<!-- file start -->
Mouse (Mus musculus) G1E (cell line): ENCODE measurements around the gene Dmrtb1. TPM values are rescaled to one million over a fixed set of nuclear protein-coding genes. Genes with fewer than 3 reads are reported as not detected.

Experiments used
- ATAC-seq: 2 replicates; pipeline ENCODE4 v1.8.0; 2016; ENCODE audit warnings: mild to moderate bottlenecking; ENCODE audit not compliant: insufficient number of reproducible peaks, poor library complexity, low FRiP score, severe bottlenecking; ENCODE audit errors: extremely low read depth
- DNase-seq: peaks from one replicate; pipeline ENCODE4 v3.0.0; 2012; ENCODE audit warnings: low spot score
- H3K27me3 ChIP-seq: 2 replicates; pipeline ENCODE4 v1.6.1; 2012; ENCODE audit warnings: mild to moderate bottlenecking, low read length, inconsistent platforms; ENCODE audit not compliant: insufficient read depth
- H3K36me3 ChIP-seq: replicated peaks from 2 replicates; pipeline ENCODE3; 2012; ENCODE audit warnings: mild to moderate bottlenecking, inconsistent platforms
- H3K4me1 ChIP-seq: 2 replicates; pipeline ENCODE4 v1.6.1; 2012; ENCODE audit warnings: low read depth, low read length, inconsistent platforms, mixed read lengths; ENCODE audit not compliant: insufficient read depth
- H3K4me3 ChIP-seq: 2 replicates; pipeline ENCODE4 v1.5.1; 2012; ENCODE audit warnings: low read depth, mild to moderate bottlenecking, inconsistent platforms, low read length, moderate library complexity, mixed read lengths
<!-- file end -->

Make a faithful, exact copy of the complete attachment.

Mouse (Mus musculus) G1E (cell line): ENCODE measurements around the gene Dmrtb1. TPM values are rescaled to one million over a fixed set of nuclear protein-coding genes. Genes with fewer than 3 reads are reported as not detected.

Experiments used
- ATAC-seq: 2 replicates; pipeline ENCODE4 v1.8.0; 2016; ENCODE audit warnings: mild to moderate bottlenecking; ENCODE audit not compliant: insufficient number of reproducible peaks, poor library complexity, low FRiP score, severe bottlenecking; ENCODE audit errors: extremely low read depth
- DNase-seq: peaks from one replicate; pipeline ENCODE4 v3.0.0; 2012; ENCODE audit warnings: low spot score
- H3K27me3 ChIP-seq: 2 replicates; pipeline ENCODE4 v1.6.1; 2012; ENCODE audit warnings: mild to moderate bottlenecking, low read length, inconsistent platforms; ENCODE audit not compliant: insufficient read depth
- H3K36me3 ChIP-seq: replicated peaks from 2 replicates; pipeline ENCODE3; 2012; ENCODE audit warnings: mild to moderate bottlenecking, inconsistent platforms
- H3K4me1 ChIP-seq: 2 replicates; pipeline ENCODE4 v1.6.1; 2012; ENCODE audit warnings: low read depth, low read length, inconsistent platforms, mixed read lengths; ENCODE audit not compliant: insufficient read depth
- H3K4me3 ChIP-seq: 2 replicates; pipeline ENCODE4 v1.5.1; 2012; ENCODE audit warnings: low read depth, mild to moderate bottlenecking, inconsistent platforms, low read length, moderate library complexity, mixed read lengths